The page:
US Soccer in Hot Water Over Iran Social Media Protest
Iran's state-affiliated Tasnim News Agency had said the Iranian Football Federation will file a complaint to the FIFA Ethics Committee after the United States Soccer Federation (USSF) briefly posted a picture on social media of Iran's national flag without the emblem of the Islamic Republic.
Ahead of the teams' crucial World Cup Group B clash, with both sides fighting for qualification to the round of 16, the US Soccer official Twitter, Instagram and Facebook accounts displayed the altered flag in a depiction of the group standing on Saturday.
Although the post was subsequently deleted, US Soccer media officer Michael Kammarman told a press conference on Sunday that the post was intentional, adding the idea was to "show support for the women in Iran fighting for basic human rights."
Focus off the pitch
Iran has been gripped by protests since 22-year-old Jina Mahsa Amini's death in September while in police custody after she was arrested for flouting the country's strict Islamic dress code.
And, much of the focus around the Iranian team has been on their words and actions outside of football with the team opting not to sing the national anthem ahead of the opening match against England in a sign of solidarity with the protesters.
But Team Melli, as Iran's national team are popularly called, were then loudly booed by their own fans after singing ahead of their victory against Wales in the second group game.
Iran can progress to the round of 16 with a draw against the US if England beat Wales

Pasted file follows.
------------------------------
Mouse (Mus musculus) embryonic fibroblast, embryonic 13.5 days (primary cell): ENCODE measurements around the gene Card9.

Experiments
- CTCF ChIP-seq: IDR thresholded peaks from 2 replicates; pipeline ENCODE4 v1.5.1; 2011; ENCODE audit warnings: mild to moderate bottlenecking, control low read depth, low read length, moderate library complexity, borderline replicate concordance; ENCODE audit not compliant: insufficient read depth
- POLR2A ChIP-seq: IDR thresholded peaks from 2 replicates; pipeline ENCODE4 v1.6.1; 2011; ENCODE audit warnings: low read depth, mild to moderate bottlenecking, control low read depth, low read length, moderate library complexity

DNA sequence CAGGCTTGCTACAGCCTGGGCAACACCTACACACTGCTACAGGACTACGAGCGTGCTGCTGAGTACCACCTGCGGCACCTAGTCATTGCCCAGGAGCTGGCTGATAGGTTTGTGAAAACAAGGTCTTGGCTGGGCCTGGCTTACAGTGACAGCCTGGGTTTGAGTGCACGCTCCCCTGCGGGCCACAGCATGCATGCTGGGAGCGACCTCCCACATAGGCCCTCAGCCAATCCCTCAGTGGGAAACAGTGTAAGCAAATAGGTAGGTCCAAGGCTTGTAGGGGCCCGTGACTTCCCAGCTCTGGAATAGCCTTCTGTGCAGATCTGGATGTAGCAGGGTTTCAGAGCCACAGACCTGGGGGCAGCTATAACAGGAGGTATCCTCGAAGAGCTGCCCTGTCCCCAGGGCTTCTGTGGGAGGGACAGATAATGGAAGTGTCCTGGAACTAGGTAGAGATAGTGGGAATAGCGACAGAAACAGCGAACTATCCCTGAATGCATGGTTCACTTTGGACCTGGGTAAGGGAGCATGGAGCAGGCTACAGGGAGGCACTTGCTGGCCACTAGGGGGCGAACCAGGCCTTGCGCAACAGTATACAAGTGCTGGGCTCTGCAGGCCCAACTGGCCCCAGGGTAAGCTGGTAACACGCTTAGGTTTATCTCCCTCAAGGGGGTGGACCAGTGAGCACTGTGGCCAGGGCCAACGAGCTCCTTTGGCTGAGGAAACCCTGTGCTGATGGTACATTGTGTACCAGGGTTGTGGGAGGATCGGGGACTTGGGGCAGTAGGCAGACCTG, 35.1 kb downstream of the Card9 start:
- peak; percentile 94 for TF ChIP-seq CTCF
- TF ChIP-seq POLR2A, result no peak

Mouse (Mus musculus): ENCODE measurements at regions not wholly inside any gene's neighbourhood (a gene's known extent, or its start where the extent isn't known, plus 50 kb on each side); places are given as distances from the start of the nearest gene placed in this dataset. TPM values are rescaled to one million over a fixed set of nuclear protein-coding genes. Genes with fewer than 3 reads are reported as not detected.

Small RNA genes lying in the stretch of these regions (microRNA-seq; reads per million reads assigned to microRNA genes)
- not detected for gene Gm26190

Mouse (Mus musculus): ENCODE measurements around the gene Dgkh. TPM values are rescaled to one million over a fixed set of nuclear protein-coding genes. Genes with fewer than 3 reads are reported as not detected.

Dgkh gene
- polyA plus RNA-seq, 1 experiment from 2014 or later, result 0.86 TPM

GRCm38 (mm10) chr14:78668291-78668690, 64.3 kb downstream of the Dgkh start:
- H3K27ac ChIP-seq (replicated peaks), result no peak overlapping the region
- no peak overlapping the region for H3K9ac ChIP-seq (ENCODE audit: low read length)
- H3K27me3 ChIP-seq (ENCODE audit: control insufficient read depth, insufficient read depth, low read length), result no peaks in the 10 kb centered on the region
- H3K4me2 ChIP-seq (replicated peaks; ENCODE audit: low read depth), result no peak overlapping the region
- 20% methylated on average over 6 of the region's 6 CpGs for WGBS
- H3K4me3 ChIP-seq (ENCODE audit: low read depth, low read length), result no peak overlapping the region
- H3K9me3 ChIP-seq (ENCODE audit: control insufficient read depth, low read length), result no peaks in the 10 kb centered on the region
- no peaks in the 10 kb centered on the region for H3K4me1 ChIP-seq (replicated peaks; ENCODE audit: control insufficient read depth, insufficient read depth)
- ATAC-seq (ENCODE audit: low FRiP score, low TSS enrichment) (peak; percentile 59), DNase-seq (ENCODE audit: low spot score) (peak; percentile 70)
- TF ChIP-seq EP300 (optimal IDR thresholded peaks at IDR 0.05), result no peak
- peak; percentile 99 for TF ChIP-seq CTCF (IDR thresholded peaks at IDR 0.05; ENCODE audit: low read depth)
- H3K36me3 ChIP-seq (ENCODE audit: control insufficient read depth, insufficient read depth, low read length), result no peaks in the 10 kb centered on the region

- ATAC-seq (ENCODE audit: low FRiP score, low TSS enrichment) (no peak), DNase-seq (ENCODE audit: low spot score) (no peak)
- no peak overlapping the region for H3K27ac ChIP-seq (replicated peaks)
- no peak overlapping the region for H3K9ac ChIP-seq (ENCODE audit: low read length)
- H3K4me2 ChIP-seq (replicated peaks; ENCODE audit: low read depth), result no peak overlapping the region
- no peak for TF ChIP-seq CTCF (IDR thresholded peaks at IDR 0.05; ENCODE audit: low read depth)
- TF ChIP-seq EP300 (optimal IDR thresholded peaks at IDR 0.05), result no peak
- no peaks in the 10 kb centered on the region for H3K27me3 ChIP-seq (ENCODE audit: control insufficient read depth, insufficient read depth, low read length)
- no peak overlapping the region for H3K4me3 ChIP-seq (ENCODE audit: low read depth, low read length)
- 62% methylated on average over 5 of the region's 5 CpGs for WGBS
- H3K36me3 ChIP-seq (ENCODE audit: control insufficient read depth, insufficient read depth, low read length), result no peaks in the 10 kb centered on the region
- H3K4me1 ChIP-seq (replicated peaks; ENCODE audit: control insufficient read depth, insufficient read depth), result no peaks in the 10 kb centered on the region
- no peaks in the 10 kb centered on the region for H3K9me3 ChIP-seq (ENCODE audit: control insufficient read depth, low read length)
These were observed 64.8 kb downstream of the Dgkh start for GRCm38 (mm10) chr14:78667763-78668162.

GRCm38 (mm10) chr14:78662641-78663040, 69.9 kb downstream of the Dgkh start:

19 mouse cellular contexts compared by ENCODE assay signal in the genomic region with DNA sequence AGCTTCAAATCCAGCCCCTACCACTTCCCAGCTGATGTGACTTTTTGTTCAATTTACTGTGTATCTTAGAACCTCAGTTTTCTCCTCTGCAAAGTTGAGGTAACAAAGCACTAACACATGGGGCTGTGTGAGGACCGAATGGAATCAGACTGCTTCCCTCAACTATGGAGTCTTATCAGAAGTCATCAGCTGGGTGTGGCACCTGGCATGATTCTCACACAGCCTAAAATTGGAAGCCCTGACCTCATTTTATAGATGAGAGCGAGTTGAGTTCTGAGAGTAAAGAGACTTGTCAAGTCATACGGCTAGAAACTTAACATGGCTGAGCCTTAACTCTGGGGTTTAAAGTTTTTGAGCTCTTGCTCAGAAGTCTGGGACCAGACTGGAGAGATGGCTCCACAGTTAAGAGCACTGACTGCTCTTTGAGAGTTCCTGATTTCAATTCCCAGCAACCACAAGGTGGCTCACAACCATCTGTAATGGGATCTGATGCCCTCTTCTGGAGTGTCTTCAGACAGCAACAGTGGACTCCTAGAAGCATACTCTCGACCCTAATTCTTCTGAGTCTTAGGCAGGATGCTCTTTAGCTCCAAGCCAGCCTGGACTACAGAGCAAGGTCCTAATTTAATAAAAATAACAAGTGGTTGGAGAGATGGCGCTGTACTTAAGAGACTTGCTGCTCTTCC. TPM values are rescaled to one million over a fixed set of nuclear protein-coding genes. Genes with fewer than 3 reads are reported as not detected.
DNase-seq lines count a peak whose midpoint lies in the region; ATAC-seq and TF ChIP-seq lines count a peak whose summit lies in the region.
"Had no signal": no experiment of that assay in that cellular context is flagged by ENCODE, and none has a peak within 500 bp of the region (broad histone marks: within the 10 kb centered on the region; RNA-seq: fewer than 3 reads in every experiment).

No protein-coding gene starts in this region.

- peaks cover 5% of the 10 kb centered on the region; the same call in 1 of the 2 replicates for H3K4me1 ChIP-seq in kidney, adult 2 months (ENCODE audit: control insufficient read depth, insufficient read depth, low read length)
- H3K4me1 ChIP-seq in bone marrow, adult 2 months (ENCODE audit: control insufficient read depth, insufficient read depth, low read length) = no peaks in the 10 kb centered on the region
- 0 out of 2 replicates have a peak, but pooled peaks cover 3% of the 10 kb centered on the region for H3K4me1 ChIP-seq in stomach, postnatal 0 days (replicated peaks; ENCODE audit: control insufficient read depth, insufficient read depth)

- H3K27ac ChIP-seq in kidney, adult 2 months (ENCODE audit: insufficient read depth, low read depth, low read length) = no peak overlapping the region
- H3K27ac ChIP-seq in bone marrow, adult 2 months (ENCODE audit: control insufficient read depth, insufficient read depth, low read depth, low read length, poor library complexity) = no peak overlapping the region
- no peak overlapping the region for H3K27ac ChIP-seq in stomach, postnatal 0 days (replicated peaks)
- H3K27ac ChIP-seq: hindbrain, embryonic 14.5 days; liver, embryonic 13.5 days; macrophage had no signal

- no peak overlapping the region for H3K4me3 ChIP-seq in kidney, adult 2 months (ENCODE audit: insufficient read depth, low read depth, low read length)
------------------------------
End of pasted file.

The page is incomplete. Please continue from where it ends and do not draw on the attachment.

The tournament in Qatar has been highly politicized for a number of teams with fans and teams highlighting the human rights, women's rights and LGBTQ abuses that many face across the world.
And, with the emotionally charged situation the Iranian team have had to navigate, United States defender Wesley Zimmerman sympathized with his opponents difficulties of playing in such an environment.
"We can't speak for them and their message. We know that they're all emotional," Zimmerman said. "They're all going through things right now, they're human. We empathize with that human emotion and completely feel for them."
Klinsmann clarifies comments on Iranian 'culture'
Meanwhile, Jurgen Klinsmann has clarified comments he made about the Iranian players' "culture" following the team's victory over Wales on Friday.
My comments on the Wales v Iran game were purely football related. Unfortunately, this was taken out of a footballing context. I have many Iranian friends and was always full of compliments for their people, culture, and history. I wish them only the best for the tournament. pic.twitter.com/qBAbOGCcX8
— J_Klinsmann (@J_Klinsmann) November 28, 2022
In a studio discussion on the BBC, the former United States coach said it was part of the players' game to use tricks to turn the referee in their favor.
"That's their way of doing it. And that's why Carlos fits really well with the national team and their culture,'' said Klinsmann at the time, referring to Iran's coach Carlos Queiroz.
Queiroz hit back on Twitter, saying: " Those remarks about Iran Culture, Iran National Team and my players are a disgrace to football."
Queiroz invited Klinsmann to visit Iran's national team camp to see for himself how much the players "love and respect'' football, but he called on the German to resign from FIFA's group because of his "outrageous remarks" first.
However, Klinsmann has sought to put the matter to bed, also taking to the social media platform to clarify that his comments were "football related" and not an attack on the players.
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